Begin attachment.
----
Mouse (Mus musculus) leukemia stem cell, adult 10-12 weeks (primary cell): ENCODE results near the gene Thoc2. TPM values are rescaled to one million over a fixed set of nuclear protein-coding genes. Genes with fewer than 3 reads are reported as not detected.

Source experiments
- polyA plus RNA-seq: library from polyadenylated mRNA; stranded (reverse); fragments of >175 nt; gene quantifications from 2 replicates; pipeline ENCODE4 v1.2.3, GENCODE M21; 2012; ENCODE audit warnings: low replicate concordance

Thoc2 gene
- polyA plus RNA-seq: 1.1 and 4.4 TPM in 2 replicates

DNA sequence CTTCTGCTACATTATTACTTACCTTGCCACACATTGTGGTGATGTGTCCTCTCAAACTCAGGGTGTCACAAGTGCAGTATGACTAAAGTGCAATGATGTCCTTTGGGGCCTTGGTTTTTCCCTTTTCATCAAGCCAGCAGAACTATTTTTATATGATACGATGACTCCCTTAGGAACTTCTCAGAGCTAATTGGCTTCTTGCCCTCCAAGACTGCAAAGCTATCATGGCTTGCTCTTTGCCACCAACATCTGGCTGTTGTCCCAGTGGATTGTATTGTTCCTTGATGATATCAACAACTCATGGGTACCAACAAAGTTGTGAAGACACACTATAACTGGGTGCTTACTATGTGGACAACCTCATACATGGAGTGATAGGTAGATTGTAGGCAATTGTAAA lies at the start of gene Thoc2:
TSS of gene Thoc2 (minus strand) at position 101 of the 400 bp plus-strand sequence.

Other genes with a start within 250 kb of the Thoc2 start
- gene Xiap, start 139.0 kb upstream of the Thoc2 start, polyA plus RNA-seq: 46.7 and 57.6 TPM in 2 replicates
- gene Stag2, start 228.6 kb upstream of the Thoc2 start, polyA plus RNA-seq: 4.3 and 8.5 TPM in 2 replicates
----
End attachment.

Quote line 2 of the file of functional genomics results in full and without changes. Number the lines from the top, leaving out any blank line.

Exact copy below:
Source experiments